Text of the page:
the environmental impact balance is strongly in favor of hca.
I try to do my best, but miss it sometimes. Thanks though.
You are right, trial and error is best, and the test for Silver retention is a kit which has Sodium Sulfide in it. It turns yellow, brown or black depending on the level of retained silver.
However, I point you to a thread with the subject the yellowing of prints. This person was using the Ilford method, but had prints that turned yellow quite rapidly. This was also experienced by Ctein who wrote an article on it. You see, water varies world wide, photoproducts vary in thickness and silver level and etc. Therefore it is hard to predict.
In the US we use Chlorine to treat water, but in other parts of the world, they use Ozone for purification. This greatly complicates the situation.
You should run your own quality assurance tests, and be aware that overwashing is as bad as underwashing.
Go here for the MSDS of HCA : https://www2.itap.purdue.edu/msds/docs/9725.pdf
The working solution is up to 50 g/l Na2SO3 which has a very high COD. It ranks up there with some developers and near or below hypo itself! I don't deny it is useful, but rather I argue that if you dump a 1 L tray, you have to contend with normal hypo/silver in wash #1, HCA that you dumped, and HCA / silver in wash #2. It is the hca dumped and wash #2 that I am pointing to. These must be at least handled properly.
PE: Thanks very much, I'll look for a kit with some Na2S. ( I only had a year of chemistry in college, so I'll just follow the directions! )
Our water is from our well, run through a calcite filter and then a water softener ( with KCl instead of sodium ) and finally a reverse osmosis filter. There aren't many dissolved solids after that, but our water is probably different from other places. Testing it will be!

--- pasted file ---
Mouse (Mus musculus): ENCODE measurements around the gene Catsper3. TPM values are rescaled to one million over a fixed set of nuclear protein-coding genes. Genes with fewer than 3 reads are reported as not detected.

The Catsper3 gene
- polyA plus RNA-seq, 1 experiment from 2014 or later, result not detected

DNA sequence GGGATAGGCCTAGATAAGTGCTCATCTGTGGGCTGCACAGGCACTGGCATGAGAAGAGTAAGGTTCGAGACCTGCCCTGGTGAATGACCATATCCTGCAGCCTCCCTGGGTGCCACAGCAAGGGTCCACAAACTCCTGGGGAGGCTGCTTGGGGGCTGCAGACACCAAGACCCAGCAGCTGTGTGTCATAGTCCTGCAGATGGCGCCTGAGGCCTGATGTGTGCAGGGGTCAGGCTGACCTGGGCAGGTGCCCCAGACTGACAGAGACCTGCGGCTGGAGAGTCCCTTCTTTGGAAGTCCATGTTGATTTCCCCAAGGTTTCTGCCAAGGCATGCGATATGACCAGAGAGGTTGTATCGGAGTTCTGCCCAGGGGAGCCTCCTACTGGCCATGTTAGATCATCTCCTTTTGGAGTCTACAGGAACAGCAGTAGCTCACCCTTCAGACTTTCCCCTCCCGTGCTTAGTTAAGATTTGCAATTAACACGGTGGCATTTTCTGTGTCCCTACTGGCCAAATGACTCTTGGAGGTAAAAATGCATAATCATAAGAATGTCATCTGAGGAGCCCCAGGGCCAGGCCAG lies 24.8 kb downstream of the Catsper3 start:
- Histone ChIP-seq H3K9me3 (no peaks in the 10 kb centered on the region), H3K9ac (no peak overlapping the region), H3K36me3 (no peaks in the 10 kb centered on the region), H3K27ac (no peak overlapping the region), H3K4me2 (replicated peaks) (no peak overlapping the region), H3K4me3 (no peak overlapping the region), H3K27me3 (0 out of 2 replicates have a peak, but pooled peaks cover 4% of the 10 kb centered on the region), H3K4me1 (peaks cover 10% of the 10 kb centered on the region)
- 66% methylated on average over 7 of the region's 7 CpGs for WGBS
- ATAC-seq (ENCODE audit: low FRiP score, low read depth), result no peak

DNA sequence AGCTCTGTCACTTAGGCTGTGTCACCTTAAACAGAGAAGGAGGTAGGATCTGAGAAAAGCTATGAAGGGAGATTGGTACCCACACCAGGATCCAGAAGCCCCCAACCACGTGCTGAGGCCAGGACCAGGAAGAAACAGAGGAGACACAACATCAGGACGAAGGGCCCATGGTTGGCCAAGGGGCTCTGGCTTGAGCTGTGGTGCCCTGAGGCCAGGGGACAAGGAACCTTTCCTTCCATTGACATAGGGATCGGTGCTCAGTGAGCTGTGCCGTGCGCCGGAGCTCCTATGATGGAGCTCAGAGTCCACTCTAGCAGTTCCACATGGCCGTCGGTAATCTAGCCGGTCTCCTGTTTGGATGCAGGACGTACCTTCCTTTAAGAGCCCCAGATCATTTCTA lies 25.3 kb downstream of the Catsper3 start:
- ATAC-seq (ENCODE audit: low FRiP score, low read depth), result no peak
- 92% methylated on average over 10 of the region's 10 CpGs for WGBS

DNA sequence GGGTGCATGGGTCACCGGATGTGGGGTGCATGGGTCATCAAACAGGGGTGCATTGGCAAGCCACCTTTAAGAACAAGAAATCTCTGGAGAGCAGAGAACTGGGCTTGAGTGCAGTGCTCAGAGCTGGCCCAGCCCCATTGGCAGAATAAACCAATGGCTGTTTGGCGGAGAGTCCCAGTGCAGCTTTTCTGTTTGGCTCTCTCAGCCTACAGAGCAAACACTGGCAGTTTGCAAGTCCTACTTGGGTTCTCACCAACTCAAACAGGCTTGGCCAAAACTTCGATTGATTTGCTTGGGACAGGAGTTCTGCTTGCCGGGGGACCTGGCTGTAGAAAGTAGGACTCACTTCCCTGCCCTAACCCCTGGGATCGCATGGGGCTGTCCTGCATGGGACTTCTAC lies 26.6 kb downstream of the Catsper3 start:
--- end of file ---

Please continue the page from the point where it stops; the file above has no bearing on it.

a normalrunning-water wash is perfectly archival, and that's my main concern!
I'm sorry for a may be stupid question. But... Does Ilford wash method works fine for all kind of BW films? Kodak, Fuji, etc.?
Distilled water avoids spots and there is no need to squeegee the negative. If you don't touch the wet negative emulsion the potential for scratches is eliminated.
I have discovered after all these years in photography that about 1 drop of photo-flo in a tankfull of water and let bathe for 5 or 10 minutes is all you need. The instructions on photo-flo are 1:200. I figure my dilution is about 1:2000, but it works just fine. Perfectly, in fact.
This does not mean I'm advocating the Rodinal crowd who stand develop for sixty years at obscene dilutions. In the case of photo-flo, as long as you see a few suds around the perimeter, it's doing its job. I've lived in the city half my life with wonderful high-quality city water, and the other half in the country with well water that would gag a fish, but the photo-flo results are the same.
freshslowly running water is the best washing method for film and paperunless you have a need to reduce your fresh water consumption,but then,why do you flush your toilet with drinking water?